1. PLAN YOUR ROUTE TOGETHER: Talk about the where, when and how. Agree on how to proceed if you disagree. Find ways to resolve disputes with each other, a trusted advisor, a mediator or a parenting coordinator— always a preferable alternative to going to court. If the dispute continues, consider reaching out to a mediator, with or without an attorney, to resolve the issues before seeking court intervention.

 

  1. DON’T BE AFRAID TO STOP AND ASK FOR DIRECTIONS: Your particular situation may benefit from a consultation with an expert, who might be the family pediatrician (if the point of dispute involves health risks), a family therapist, or your lawyer.

 

  1. YIELD TO HAZARD SIGNS: Be prepared to abide by local, state and national instructions regarding health and safety as they are updated.

 

  1. SLOW DOWN IF THERE IS CONSTRUCTION OR AN ACCIDENT AHEAD: Be willing to take a step back, slow down and communicate about any new concerns that may arise related to health and safety.

 

  1. BE OPEN TO ALTERNATIVE ROUTES: This year is going to be an exception for everyone, not just coparents. Everybody is concerned about doing the right thing, which will lead inevitably to finding new ways to gather and celebrate. For some it will mean get-togethers only on Zoom; for others, there will be gatherings of limited size and limited time, with masks and social distancing. Consider holding any gathering outside, if the weather permits. If you must be indoors, good ventilation with doors and windows open is a must. Social and family connections will have to be balanced by safe behaviors and mitigating risk.

 

 

NEW COURT DECISION: IF A HUSBAND OR WIFE IS NOT WORKING TO CAPACITY, HE OR SHE WILL BE ATTRIBUTED INCOME.

 

The Appeals Court this week affirmed that: if the person   receiving support or the person paying support is not reasonably employed, the divorce court judge may attribute income to that person.

 

Reasonably employed means employment obtained through reasonable diligence and, if necessary, additional training.

 

So, for example and paraphrasing the language of the Decision, if a wife could earn $32,000.00 a year as a bookkeeper, the income from her part time work, doing something else, would be ignored and she would have $32,000.00 attributed to her as income for the purpose of calculating what support the husband would pay.

For more information or to lean more about the benefits of Divorce Mediation or Collaborative Divorce, call Anthony.

RECENT THANK YOU LETTER TO ME

This email came to me this week. Thanks to the writer. I am happy her long journey through the Jungle of Divorce is over.

Dear Anthony,

I wanted to thank you for your empathy and council. Your guidance helped me navigate through a tough situation with processing my divorce.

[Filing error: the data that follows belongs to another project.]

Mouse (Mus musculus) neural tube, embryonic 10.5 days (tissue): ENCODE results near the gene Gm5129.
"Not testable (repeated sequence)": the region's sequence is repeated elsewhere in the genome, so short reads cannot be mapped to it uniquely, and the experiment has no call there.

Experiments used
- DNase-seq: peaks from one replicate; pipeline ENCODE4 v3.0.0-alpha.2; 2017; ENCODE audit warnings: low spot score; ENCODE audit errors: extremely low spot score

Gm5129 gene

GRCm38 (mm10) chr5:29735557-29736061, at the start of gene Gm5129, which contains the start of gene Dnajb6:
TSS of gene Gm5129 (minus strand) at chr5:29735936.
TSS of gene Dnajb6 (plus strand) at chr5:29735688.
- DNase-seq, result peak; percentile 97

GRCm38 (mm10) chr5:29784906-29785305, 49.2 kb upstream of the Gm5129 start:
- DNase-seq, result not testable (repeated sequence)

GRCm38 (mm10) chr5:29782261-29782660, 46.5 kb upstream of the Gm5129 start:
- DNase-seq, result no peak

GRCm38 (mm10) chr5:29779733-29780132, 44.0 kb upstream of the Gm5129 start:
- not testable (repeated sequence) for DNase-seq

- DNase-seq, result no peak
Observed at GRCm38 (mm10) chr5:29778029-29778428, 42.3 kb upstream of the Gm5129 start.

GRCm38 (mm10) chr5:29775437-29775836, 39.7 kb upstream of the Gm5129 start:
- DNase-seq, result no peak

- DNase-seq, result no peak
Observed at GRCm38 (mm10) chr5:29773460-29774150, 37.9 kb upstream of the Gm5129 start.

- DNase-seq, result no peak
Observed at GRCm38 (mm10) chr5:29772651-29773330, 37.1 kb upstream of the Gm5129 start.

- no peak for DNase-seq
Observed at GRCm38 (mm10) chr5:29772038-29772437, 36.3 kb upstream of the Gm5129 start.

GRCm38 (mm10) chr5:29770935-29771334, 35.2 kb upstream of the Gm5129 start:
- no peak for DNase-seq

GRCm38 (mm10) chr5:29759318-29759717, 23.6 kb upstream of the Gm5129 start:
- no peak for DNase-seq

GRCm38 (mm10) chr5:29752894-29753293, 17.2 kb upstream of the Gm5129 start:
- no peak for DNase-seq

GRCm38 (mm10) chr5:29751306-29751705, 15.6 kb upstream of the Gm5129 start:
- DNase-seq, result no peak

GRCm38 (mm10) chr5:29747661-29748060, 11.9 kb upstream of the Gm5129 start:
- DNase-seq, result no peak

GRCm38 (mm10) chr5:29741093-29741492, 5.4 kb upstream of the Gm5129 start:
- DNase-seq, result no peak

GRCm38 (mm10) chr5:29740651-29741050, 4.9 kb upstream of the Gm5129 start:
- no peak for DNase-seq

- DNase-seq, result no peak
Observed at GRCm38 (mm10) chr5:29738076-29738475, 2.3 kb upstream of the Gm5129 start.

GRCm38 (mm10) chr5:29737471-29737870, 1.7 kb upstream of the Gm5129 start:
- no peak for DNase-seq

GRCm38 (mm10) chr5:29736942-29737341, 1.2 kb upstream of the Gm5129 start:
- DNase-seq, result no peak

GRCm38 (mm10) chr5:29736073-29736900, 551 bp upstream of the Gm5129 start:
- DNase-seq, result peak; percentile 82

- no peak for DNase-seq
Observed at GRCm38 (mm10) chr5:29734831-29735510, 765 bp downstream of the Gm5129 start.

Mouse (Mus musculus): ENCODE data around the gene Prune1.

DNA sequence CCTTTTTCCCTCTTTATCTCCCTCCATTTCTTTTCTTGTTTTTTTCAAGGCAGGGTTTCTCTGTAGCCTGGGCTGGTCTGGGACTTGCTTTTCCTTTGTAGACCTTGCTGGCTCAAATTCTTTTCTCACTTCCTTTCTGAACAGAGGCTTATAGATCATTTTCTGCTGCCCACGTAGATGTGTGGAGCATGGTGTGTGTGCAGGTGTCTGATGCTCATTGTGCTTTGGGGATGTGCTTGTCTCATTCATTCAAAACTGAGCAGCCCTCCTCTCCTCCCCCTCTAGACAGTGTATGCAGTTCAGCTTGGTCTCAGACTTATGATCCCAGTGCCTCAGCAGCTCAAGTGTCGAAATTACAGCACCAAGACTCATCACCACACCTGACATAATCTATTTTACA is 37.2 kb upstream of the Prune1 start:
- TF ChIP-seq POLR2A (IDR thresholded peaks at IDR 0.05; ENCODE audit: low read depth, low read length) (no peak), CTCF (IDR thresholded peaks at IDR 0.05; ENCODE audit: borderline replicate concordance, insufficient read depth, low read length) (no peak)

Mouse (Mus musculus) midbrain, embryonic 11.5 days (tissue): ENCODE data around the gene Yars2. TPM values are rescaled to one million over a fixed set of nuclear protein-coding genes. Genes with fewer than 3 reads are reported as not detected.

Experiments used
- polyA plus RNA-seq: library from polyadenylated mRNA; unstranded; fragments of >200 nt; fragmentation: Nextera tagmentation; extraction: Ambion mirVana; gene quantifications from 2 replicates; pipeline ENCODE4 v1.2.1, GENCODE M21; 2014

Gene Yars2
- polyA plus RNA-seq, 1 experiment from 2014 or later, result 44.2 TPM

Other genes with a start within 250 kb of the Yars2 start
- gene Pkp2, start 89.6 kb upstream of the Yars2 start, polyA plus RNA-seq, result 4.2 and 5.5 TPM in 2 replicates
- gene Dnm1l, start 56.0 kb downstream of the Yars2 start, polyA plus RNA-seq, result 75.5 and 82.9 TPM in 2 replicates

Initially I started my divorce case with attorney [name deleted] in January this year. We prepared uncontested divorce paperwork that my husband and I both signed in March 2020 before the court shut down. Attorney [name deleted] informed me that he will submit our case to the court right away to get us started.

I followed up with attorney [name deleted] in April, May, July and August in separate times to ask about my case, he replied that the family court has been closed until future notice. When I followed up with him again on August 16th knowing the court has been open, he told me he has not heard nothing at all and the court was processing cases in a slower than normal speed. When I asked him to give me a call and figure out a way to follow up with my case, I never heard back from him at all for weeks neither through calls nor emails.

In order to move along, I found you on JUSTIA Lawyers with great reviews and gave you a call. You responded right away, patiently listened to my situation and offered a free consultation on how to get my original divorce attorney…to respond. Attorney [name deleted] finally replied back to me on September 9th and said he had just followed up with the court with my paper work no where to be found. Needless to say, I was very frustrated. 

I gave you a call again and this time you offered me some additional free consultation and a referral to another attorney in case I needed more help for filing. 

Thank you so much again for responding right away in two different times. Your helpful advice helped me to get a hearing date with the court now. I would recommend you to whoever in need of your service.

 Sincerely,

  [full name deleted for privacy]

 

What does Collaborative Divorce Mean?

Traditional divorce practice requires each attorney, in all interactions with clients and the opposing lawyer, to always be preparing for a divorce trial and, at the same time, always be attuned to settling the divorce.

Collaborative Divorce turns traditional divorce upside down by obligating each attorney and client to have only one goal – the resolution of the divorce without litigation or adversary proceedings.

To achieve resolution and save on fees, the Collaborative Process uses Neutrals who charge lower hourly fees than attorneys and use their specialized skills to resolve disputes traditionally handled by  attorneys. For example, Financial Neutrals help resolve tax or valuation issues. Neutral Facilitators help parties agree on a Parenting Plan.

Doing away with tractional restraints, the Collaborative Process is more efficient and less costly.

Anthony Adamopoulos is a co-founder of the Massachusetts Collaborative Law Council and North Shore Collaborative Divorce

Read more about Collaborative Divorce in this website by clicking here. Call Anthony at 978-744-9591 to talk with him.

#collaborativedivorcenearme, #collaborativedivorcelawyernearme.

COLLABORATIVE DIVORCE IN THE TIME OF PANDEMIC

By Anthony C. Adamopoulos, Collaborative Divorce Attorney

 

During this pandemic, Collaborative Divorce Attorneys and Neutrals are providing this wonderful service in a COVID sensitive way.

They provide this service through a Collaborative Team, which achieves resolution quickly, safely and for less. The Team consists of each client, their respective attorneys and the neutrals. What follows is one of several types of a COVID sensitive procedures.

 Client/Attorney Teleconference

First, clients teleconference with their respective attorneys who obtain necessary information from their clients.

Next, the attorneys, keeping in mind what they have learned from their clients, discuss between themselves whether neutrals should be used. If there are personal problems that affect open and direct communication, then a Neutral Facilitator will be used. If there are financial/value issues then a Financial Neutral will be used. When neutrals are used, they make the process more efficient and cost effective. (For this explanation they will be used.)